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The word “judgment” rarely conjures up good feelings. We’ve all been in situations where we felt unfairly judged; likewise, we’ve all made false judgments of others. Romans 14 is packed with wisdom on this subject, and Paul gives practical, concrete examples for how to become less judgmental.

While Paul opens Romans 14 with a seemingly generic overview of situations faced in the early church, I can’t help but recognize that each example represents real people. The person in verse two who only eats vegetables – I wonder what his story is? Did his dad tell him they couldn’t ensure that meat was kosher, so it was better to abstain

What was his relationship with his dad like? Did he feel disconnected and long for something deeper? Did he believe that if he abstained from eating meat, his dad would be pleased with him?

Now obviously this isn’t in the text – I’m creating a character by imagining what he might have been like – but my point is this: Behind every decision, response, and action, there is a person with a story. 

Why Stories Matter

The last two years have been full of division and conflict in our nation. It’s easy to look at people on the “other side” with contempt and a “how could you think/do/say that?” mentality.

But as someone who works at Grace’s Counseling Center, I sit with people in their stories a lot. You know what I’ve learned through my time there? It is so much harder to judge someone when you know their story. I am always amazed at people’s resilience to the trauma they have endured and the goodness of God woven throughout devastating situations. While the Bible is clear about the importance of making wise decisions, I have found it so healing to press into the unwise decisions, leaving behind condemnation and replacing it with genuine curiosity and comfort.

So how do we become less judgemental in our lives and relationships? It starts with acknowledging that WE have a story that influences our thoughts, feelings, and decisions. The critic that judges others is most hateful toward themselves. I cannot show others compassion and grace if I’m constantly berating myself and the decisions I have made. But when I am able to press into my own story – especially the parts I am ashamed of – and put those decisions into context, I can see a bigger picture.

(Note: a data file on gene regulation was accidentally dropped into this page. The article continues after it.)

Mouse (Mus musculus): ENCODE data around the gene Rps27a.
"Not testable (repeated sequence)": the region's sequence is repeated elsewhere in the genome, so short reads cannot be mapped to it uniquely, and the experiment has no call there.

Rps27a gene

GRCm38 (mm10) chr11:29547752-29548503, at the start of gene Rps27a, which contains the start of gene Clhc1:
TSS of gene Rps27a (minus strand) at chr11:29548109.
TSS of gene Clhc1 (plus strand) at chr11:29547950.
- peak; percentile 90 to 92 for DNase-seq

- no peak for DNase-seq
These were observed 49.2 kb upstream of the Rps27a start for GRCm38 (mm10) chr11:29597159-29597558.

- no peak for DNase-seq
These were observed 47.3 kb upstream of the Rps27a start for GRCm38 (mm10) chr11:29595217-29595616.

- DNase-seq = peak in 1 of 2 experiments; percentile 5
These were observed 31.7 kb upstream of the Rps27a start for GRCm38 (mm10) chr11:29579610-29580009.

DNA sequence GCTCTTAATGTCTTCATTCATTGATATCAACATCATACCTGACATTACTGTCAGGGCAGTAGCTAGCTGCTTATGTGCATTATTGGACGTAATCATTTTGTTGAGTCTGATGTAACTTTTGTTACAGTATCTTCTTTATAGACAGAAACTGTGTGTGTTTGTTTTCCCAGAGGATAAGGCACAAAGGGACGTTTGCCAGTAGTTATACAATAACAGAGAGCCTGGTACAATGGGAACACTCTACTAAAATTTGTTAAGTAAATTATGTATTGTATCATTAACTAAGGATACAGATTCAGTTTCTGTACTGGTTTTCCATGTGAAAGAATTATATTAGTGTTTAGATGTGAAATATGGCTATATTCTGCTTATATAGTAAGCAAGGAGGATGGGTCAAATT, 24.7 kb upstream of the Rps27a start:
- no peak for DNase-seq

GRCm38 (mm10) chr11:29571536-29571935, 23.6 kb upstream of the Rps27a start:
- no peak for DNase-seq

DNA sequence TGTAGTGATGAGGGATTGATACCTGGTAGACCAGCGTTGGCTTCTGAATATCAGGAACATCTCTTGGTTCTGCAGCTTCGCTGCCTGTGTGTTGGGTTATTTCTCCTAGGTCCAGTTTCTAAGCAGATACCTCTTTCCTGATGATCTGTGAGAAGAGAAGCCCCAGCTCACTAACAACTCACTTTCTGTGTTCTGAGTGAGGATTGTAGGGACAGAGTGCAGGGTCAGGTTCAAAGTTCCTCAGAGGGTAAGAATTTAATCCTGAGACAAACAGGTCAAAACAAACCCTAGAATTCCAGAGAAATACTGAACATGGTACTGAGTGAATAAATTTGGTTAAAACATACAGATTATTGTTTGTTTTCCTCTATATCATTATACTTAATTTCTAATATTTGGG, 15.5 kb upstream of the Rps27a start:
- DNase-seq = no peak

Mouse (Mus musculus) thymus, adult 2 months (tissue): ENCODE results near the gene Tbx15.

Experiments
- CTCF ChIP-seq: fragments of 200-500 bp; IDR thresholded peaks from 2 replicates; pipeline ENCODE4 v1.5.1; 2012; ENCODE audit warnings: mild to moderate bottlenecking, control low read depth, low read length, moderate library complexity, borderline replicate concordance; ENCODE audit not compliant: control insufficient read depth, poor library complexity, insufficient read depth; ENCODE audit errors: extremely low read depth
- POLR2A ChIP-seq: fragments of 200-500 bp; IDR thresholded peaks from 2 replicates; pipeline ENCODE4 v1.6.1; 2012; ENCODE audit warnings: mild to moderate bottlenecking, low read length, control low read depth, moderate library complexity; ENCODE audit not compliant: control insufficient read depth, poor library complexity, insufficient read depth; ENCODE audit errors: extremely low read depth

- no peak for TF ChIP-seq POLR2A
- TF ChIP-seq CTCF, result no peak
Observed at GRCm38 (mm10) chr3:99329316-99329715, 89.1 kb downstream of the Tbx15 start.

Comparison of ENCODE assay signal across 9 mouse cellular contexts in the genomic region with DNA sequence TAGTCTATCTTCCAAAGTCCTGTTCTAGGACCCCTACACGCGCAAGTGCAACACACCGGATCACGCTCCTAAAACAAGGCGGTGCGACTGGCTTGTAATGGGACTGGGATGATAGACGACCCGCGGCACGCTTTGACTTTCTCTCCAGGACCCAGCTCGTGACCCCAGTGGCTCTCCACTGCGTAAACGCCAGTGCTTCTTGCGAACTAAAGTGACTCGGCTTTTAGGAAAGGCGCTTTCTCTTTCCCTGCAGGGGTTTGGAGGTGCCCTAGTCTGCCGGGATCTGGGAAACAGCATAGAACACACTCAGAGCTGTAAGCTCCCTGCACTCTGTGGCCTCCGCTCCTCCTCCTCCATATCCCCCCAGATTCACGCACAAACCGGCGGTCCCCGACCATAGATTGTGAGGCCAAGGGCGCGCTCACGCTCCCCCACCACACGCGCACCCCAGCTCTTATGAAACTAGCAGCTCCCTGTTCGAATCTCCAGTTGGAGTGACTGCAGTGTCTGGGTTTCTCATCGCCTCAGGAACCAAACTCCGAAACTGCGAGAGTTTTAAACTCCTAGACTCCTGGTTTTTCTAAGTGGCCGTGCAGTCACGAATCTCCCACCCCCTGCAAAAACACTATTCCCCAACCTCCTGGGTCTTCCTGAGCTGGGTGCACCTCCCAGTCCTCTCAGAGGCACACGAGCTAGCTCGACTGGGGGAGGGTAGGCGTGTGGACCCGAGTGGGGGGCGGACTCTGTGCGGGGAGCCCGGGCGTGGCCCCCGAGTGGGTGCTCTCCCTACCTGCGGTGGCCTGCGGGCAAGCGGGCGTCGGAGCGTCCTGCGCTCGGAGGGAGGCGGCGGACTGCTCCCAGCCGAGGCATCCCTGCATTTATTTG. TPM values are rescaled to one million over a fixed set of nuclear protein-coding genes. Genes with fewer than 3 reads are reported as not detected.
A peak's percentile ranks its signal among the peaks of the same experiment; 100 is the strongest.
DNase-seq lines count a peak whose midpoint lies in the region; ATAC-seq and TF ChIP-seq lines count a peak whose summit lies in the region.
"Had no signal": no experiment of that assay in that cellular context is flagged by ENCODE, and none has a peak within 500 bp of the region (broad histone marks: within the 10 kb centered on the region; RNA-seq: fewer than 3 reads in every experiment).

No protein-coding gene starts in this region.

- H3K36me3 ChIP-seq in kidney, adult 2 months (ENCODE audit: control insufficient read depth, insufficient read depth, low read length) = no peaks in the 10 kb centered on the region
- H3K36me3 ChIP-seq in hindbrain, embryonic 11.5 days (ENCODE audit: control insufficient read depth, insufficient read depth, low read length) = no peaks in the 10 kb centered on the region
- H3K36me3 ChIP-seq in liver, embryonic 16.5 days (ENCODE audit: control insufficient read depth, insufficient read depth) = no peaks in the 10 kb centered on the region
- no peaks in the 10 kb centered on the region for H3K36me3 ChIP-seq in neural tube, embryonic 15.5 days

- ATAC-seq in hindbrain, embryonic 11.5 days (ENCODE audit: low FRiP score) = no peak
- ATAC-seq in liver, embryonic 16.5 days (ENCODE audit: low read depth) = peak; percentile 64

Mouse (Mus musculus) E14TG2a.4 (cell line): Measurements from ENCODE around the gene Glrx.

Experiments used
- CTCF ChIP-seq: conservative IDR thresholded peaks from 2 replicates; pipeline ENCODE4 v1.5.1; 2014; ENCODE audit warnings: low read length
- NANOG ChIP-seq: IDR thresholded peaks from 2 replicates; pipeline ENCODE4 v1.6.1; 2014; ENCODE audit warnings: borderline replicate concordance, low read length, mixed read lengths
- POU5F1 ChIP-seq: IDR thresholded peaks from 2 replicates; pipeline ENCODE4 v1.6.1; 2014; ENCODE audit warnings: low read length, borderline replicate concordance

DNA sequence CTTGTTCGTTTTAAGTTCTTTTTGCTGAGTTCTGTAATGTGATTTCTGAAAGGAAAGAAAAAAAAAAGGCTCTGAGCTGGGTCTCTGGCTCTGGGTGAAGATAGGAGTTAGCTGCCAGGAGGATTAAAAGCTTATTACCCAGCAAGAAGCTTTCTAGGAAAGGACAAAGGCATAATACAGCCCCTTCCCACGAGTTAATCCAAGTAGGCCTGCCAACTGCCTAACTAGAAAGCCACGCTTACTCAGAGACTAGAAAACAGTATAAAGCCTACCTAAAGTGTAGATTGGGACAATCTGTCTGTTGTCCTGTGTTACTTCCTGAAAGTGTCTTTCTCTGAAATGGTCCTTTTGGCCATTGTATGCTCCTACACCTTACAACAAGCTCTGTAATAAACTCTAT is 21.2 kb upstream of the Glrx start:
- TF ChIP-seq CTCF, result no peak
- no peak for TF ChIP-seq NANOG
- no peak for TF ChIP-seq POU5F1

The Power of Curiosity

Curiosity may have killed the cat, but it can bring life to the rest of us. Curiosity helps us to understand the “why” behind the decision, and the “why” behind sinful decisions is always linked to an element of brokenness. When we can unearth the “why,” we’re empowered to view ourselves with the same grace and love that God has shown us, and that overflows into our ability to love others well.

So when I meet someone whose life looks different from mine, both by circumstance and by choice, I get the opportunity to be curious. I wonder what led them to make that decision? I wonder if they feel supported or alone? I wonder what they are afraid of? I wonder what life was like for them as a kid?

The best way to find answers to these questions is to do life with people. Engage with them and listen to their stories. Ask questions, offer validation and comfort, and pray for the Lord to give you His heart for others, so that you can see them the way He does – with grace and compassion.

Grace Counseling is a ministry of Grace Church. Click here to learn more about Grace Orlando or join Grace Online every Sunday on YouTube.

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